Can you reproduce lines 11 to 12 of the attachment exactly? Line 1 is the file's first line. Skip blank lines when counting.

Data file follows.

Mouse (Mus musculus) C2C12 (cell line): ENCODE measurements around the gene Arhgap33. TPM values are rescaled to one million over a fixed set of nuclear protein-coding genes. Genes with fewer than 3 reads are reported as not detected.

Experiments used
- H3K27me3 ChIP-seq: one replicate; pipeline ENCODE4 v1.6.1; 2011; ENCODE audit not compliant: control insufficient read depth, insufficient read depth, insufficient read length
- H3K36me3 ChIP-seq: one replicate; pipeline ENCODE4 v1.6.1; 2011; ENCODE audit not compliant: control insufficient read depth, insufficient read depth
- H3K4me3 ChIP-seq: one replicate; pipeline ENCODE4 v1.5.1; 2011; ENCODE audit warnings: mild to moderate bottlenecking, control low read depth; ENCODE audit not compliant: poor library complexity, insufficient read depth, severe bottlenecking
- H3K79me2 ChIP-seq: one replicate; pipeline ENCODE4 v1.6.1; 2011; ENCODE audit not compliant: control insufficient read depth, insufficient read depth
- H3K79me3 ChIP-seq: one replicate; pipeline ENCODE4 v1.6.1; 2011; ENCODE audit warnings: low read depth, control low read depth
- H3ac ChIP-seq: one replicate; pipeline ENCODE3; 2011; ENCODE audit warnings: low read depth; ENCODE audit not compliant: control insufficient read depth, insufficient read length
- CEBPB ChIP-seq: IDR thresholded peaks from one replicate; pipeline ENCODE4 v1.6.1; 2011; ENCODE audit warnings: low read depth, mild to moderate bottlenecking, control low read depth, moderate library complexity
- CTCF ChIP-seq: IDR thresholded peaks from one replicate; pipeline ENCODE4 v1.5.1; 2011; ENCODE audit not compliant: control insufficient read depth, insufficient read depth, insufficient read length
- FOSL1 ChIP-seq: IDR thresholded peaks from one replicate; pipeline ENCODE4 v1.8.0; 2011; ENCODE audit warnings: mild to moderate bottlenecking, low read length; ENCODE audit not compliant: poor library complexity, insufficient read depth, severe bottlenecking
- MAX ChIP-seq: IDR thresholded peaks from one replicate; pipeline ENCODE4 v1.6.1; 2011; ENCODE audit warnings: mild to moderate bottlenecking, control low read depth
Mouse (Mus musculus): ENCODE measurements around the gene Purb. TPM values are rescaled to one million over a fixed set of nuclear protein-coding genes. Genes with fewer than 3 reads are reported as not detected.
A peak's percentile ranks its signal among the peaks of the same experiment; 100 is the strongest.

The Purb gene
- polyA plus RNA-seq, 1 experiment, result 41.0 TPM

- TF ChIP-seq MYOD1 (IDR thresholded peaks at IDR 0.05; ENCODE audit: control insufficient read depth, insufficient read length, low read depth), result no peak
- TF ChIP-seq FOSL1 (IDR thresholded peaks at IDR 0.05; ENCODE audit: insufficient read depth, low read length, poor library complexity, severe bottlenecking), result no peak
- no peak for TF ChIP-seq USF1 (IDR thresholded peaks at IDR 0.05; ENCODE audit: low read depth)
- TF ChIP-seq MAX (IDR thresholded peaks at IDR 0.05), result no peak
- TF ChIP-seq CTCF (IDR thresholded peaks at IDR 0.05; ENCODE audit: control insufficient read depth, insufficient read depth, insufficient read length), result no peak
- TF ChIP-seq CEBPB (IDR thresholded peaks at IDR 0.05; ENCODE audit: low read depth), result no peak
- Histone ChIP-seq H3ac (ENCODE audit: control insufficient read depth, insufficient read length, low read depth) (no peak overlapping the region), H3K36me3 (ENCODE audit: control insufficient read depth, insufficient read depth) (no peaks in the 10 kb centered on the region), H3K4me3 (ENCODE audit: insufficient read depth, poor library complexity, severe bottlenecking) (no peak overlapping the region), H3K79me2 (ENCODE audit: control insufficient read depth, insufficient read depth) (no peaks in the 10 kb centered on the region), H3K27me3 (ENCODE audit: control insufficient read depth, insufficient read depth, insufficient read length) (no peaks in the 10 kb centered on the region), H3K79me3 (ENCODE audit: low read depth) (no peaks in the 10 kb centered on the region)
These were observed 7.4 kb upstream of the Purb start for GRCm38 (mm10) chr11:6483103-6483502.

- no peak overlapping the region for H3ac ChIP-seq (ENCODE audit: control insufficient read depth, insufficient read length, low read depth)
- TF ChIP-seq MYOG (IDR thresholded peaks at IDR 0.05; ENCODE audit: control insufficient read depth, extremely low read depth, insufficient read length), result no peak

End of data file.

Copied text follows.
- FOSL1 ChIP-seq: IDR thresholded peaks from one replicate; pipeline ENCODE4 v1.8.0; 2011; ENCODE audit warnings: mild to moderate bottlenecking, low read length; ENCODE audit not compliant: poor library complexity, insufficient read depth, severe bottlenecking
- MAX ChIP-seq: IDR thresholded peaks from one replicate; pipeline ENCODE4 v1.6.1; 2011; ENCODE audit warnings: mild to moderate bottlenecking, control low read depth